The profound sympathy of every member of the Staff and School is with Captain and Mrs. Morrison and family in their great sorrow. A. Morrison was, as his father says in a letter to the Head, "always very zealous for the honour of the School and proud of belonging to the Scouts." Further he was a boy towards whom no member of the Staff or School ever had any but the kindliest thoughts; that is a great deal to say; indeed it is what few of us can hope to gain. As a mark of sympathy and respect the School attended this (Wednesday) morning at the Priory Station on the departure of the body for Gravesend.
Caedmon used to mind sheep; at night when their work was
done they would all sit round a table, and each in turn had to sing.
St. Augustine was a heathen, but his wife Bertha was a Christian.
He resolved to put a cheque on luxury.
They the Athenians held a meeting on oyster shells.
Frankfurt is a great sugar-beet growing centre from which sugar is made.
A heroine is a brave woman and a female hero.
Authors are always very clever men and must develop their minds. They write their works and publish them at low prices. Taking authors on the whole they are not very popular during their lives, but the cleverness comes out after.
Dickens also wrote books that the poor might be able to read them, and obtain a little education and teach them how to behave.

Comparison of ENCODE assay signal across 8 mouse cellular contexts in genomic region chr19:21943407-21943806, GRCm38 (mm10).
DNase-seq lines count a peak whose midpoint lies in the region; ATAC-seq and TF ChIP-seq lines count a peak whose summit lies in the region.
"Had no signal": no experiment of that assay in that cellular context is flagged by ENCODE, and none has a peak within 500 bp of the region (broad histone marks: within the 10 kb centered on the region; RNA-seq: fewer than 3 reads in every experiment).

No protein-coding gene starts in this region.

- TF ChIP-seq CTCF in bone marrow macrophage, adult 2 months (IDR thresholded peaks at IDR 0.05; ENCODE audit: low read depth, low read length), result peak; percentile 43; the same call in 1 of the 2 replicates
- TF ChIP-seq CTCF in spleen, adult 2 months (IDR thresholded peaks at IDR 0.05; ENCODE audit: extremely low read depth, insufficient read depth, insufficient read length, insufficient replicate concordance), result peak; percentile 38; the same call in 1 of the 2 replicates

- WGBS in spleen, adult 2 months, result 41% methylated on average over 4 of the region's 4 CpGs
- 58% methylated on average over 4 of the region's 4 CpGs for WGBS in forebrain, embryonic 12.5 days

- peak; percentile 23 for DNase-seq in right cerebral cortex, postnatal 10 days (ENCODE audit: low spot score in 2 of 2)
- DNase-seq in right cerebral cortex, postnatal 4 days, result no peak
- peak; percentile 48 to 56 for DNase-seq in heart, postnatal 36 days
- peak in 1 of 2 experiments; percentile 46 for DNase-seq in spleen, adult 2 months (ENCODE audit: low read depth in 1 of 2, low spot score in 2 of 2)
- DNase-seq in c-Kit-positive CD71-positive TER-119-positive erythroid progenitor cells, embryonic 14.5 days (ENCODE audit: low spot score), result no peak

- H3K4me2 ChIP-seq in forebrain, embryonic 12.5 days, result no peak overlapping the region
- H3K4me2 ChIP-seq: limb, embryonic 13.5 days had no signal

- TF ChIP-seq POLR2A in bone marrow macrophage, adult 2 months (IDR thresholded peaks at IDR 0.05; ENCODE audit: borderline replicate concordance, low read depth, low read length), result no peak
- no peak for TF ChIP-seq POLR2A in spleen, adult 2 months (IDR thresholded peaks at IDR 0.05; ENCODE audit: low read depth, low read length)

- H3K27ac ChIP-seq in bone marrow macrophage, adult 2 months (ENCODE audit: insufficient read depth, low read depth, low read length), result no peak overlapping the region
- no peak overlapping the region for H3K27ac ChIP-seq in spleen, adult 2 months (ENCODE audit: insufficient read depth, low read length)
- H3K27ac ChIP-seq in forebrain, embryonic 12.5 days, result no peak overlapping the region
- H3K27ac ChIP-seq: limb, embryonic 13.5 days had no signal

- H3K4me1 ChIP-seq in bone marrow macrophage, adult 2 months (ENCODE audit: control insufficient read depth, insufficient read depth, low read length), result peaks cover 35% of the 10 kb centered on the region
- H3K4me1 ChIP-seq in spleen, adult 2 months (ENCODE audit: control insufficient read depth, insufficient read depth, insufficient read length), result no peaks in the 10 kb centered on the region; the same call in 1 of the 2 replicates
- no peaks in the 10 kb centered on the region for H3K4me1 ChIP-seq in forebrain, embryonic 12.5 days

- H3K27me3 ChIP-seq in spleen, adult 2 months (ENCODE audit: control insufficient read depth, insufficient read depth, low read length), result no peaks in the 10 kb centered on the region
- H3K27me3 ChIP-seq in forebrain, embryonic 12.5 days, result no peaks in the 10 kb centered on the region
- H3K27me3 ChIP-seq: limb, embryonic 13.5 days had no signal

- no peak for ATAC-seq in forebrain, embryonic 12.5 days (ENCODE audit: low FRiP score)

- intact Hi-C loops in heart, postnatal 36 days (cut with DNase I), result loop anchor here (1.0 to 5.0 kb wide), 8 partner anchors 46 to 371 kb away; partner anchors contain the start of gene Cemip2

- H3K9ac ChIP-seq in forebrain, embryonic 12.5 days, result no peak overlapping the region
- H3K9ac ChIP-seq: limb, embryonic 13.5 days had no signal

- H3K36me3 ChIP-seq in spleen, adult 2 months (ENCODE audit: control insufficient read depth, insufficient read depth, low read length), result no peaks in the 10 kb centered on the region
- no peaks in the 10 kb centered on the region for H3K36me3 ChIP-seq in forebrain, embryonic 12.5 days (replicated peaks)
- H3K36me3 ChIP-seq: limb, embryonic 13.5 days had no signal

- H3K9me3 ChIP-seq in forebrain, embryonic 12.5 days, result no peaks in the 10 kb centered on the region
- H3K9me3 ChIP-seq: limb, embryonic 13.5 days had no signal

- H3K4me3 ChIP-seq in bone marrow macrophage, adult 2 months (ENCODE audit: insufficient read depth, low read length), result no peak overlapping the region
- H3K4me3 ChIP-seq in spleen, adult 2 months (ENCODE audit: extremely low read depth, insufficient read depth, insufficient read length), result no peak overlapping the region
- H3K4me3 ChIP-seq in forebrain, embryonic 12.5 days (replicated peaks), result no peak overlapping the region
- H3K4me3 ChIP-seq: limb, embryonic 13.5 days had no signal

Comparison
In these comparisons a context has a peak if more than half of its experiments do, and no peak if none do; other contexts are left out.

Scot also wrote plays. Some of the best are "Merchant of Venice,'' "Julia Cæsar,'' "Macbeth," and "Antony and Cleopatra."
The Cart-Horse (from the French).— His agony incites a last effort, his feet make a digression; he falls, and behold him broken under the shaft!
During the last two terms some rather funny answers have been given. During a geography lesson, a boy said "oak and acorn trees grew on the Carpathian Mountains." Then in a French lesson "autant de bonté" was said to mean "afternoon tea." "The sailors were cleaning typhoons on the deck," and "The man died of naptha," were given in during an English lesson.
The Sports will be held at the Athletic Ground, Crabble, on
Wednesday, May 31st. As will be seen in the list of events there is a sufficient variety to enable every boy in the School to compete. No